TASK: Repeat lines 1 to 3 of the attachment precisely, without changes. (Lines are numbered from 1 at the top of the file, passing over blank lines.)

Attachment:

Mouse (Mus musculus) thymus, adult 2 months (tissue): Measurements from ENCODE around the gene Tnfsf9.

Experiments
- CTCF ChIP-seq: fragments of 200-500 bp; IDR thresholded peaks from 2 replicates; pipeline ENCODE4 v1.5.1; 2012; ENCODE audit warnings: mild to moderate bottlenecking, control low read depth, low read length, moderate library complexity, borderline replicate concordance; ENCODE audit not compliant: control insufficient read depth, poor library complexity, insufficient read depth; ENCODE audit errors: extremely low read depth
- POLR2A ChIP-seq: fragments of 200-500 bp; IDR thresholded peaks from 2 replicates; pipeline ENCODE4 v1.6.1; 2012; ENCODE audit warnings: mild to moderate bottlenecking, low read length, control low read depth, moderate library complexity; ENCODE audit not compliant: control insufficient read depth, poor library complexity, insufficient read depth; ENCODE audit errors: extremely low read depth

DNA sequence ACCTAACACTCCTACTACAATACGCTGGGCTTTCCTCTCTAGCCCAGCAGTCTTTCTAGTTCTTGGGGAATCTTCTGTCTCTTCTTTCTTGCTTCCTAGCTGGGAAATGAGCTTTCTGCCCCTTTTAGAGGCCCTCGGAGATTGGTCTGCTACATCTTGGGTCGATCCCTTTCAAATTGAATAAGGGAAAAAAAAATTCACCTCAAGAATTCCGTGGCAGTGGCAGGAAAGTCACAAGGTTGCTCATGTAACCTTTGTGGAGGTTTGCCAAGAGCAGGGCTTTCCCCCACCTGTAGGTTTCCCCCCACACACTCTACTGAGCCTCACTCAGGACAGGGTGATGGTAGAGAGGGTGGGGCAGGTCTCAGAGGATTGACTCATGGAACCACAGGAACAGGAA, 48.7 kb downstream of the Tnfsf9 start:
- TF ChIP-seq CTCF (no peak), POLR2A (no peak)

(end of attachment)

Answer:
Mouse (Mus musculus) thymus, adult 2 months (tissue): Measurements from ENCODE around the gene Tnfsf9.

Experiments
- CTCF ChIP-seq: fragments of 200-500 bp; IDR thresholded peaks from 2 replicates; pipeline ENCODE4 v1.5.1; 2012; ENCODE audit warnings: mild to moderate bottlenecking, control low read depth, low read length, moderate library complexity, borderline replicate concordance; ENCODE audit not compliant: control insufficient read depth, poor library complexity, insufficient read depth; ENCODE audit errors: extremely low read depth